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Binocular Briefs – April 2023

In this month’s survey of under-the-radar animated shorts currently travelling the festival circuit or new to online viewing, we look at 5 films competing at the 2023 Stuttgart Animation Festival, which runs April 25-30.

In this month’s edition of Binocular Briefs, we preview five shorts competing at the 2023 Stuttgart Animation Festival (April 25-30).

The Boat People, Thao Lam and Kjell Boersma, Canada

Drawing an intriguing parallel between the life of ants and refugees, a woman (Thao) remembers her mother’s life in Vietnam before she is forced to flee - along with over a million other refugees - during the Vietnam War.

Unable to get much out of her family, Thao finally confronts them to find out why they left Vietnam. The response surprises her.

A subdued, minimalist, and unfortunately, somewhat timeless and timely memoir about the resilience of humanity during troubling and chaotic times.

A Guerra Finita, Simone Massi, Italy

War, as the song goes, what is it good for?

Sweet fuck all except lining the already overflowing pockets of the greedy and wealthy.

Taking the viewer through harrowing war scenes from WWII to the Mostar Bridge attack from the Syrian war, A Guerra Finita is a blunt and blistering call for abolishment of war. If we can abolish slavery, the film argues (though have we truly eradicated slavery? Is paying people so poorly that they cannot afford to pay for essentials really not a form of slavery?) we can one day rid ourselves of this apparent hunger for killing each other. Sure, it’s a naive hope; the history of humanity has been defined by bloodshed and war. How do we stop it? How do we stop letting those psychotics in power manipulate, deceive, and divide us?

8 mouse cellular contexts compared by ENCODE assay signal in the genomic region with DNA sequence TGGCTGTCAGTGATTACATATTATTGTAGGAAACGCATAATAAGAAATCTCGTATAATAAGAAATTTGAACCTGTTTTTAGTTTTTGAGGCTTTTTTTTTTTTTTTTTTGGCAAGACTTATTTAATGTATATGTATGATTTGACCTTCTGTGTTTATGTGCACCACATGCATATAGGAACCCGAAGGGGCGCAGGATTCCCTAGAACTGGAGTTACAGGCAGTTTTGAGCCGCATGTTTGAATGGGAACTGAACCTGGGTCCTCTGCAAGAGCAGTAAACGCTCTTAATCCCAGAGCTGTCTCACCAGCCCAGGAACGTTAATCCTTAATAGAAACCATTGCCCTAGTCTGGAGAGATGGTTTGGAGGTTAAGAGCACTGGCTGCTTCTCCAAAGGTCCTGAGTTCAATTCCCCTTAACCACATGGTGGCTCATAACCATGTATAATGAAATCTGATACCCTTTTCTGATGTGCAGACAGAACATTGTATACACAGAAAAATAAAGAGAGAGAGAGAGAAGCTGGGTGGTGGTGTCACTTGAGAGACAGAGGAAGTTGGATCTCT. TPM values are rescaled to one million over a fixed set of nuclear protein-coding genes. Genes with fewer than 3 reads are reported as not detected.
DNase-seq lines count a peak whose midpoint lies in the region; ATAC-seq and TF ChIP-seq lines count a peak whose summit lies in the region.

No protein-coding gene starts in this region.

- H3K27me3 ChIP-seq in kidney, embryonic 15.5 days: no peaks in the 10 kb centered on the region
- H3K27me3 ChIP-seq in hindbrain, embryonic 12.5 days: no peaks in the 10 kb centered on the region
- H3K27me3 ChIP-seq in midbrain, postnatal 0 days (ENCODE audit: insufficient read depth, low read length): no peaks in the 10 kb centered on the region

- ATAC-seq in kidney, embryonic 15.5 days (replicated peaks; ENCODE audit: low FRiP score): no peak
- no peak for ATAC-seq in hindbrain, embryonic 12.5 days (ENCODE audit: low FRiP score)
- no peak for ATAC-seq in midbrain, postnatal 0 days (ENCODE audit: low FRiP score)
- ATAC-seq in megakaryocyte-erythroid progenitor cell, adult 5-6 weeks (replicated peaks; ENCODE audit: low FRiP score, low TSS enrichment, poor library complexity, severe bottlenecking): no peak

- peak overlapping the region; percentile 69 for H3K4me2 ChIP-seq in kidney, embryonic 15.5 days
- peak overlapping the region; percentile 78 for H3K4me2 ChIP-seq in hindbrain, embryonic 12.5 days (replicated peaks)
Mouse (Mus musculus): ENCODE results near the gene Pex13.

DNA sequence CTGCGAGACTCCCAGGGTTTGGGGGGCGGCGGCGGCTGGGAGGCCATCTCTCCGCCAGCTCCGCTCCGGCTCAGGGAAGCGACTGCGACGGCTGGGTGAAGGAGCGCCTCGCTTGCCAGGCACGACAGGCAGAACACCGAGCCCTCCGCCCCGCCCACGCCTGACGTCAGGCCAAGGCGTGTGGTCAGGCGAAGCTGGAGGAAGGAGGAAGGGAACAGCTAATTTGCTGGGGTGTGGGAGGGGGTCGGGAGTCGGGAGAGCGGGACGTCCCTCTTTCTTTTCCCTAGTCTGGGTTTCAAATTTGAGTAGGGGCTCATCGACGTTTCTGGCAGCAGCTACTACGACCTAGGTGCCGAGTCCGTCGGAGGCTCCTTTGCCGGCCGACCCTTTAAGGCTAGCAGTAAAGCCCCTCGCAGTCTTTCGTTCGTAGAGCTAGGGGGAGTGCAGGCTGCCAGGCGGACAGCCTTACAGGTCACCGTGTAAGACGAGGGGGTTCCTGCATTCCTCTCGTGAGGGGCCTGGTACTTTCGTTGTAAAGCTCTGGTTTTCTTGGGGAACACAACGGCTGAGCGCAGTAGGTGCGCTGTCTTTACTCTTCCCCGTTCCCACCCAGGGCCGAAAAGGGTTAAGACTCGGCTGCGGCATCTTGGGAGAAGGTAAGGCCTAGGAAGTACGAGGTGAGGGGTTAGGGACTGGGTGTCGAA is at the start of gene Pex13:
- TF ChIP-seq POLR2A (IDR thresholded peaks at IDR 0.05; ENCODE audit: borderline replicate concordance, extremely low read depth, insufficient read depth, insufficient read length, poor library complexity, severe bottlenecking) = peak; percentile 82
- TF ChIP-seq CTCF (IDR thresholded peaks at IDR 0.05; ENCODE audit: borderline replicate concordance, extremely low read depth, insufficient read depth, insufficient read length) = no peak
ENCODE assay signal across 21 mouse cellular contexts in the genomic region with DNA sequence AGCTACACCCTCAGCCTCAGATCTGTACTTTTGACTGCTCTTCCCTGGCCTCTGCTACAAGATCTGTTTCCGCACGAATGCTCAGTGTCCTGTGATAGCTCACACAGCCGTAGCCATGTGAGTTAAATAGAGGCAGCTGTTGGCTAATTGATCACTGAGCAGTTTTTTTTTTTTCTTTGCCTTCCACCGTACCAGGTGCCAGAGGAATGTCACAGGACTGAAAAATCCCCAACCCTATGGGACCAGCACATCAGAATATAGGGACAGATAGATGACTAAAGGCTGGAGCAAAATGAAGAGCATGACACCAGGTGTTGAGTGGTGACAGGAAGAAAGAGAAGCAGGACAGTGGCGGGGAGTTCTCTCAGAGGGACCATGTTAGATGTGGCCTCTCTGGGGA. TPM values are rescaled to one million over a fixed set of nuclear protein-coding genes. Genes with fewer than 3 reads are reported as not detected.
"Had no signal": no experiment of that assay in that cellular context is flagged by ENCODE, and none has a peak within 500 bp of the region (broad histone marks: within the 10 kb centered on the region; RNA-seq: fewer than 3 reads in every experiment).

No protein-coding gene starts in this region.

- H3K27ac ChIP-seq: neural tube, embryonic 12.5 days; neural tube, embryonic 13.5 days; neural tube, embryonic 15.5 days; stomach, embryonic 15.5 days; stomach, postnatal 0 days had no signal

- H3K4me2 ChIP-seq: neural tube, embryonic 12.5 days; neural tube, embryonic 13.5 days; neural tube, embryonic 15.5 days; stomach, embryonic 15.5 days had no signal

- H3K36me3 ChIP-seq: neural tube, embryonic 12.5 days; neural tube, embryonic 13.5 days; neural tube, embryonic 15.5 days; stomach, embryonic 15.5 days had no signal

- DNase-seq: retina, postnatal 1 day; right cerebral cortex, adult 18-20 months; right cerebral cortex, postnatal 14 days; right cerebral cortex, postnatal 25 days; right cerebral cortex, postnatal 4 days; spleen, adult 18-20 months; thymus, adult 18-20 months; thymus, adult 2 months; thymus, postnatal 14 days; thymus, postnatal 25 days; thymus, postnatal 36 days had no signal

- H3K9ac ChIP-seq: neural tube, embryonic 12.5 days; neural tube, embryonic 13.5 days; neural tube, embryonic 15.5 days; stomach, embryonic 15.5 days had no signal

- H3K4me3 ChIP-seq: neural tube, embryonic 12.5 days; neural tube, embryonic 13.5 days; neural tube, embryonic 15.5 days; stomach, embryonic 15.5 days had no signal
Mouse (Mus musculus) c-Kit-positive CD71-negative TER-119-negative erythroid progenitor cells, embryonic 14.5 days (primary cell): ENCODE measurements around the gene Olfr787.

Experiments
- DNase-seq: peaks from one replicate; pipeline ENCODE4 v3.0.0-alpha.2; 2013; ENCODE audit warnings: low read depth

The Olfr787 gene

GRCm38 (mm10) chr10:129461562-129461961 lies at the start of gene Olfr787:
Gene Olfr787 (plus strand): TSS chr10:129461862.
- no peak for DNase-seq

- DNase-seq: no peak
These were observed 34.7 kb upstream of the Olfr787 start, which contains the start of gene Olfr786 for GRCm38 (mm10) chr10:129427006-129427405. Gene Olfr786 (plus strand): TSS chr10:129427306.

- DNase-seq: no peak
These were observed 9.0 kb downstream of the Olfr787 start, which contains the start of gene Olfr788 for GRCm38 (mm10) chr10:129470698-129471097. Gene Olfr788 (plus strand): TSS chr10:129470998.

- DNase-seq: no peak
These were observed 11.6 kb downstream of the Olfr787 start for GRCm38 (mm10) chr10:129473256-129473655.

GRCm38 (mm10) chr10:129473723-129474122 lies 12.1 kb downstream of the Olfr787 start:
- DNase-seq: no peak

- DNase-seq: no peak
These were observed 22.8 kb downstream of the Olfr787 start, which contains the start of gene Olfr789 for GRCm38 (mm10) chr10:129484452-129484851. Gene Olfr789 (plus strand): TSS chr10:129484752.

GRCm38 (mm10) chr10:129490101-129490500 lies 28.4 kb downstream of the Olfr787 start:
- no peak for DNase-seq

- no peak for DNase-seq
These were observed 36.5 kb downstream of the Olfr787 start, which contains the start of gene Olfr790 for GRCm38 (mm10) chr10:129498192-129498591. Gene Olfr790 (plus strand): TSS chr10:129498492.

I wish I had an answer.                                                                               

Sandwich Cat, David Fidalgo, Spain

An utterly silly story about a cat with a head shaped like a piece of bread (hence, sandwich) who becomes possessed by an alien creature. The alien has arrived to observe humanity and decide whether or not to let the human race continue. The cat’s owner is faced with the challenging task of proving that there is some good in humans. It does not go well.  The film is a tad chatty (yes, my age-old beef with animation films) and preachy, but still manages to explore a tricky - and timely - question with humor and brevity.

Skinned, Joachim Hérissé, France

Two women, Siamese twins attached at the leg, live in an decrepit building near a swamp.

A cross between Grey Gardens, Deliverance, Caroline Leaf’s Two Sisters and the work of Robert Morgan, Skinned is a creepy, tense and grotesque stop-motion portrait of co-dependence, loneliness, and utter madness. The use of intentionally patchy fabrics nicely enhances the fragility, grunginess and ugliness of the sisters and their world.

I’m Only Sleeping, Em Cooper, U.K.

Beautifully crafted music video for The Beatles’ underrated ode to slumber. Em Cooper’s hazy lazy free flowing oil paint technique (composed of something like 1,300 oil paintings) floats along, skirting the borders of wake and sleep as it’s drifts from an assortment of imagery pulsating perhaps from Lennon’s subconsciousness. The imagery is a mishmash of domestic tediums (brushing teeth), global concerns of the time (bombs dropping from planes), and an assortment (maybe too much) of iconic Beatles’ imagery.

Chris Robinson's picture

A well-known figure in the world of independent animation, writer, author & curator Chris Robinson is the Artistic Director of the Ottawa International Animation Festival.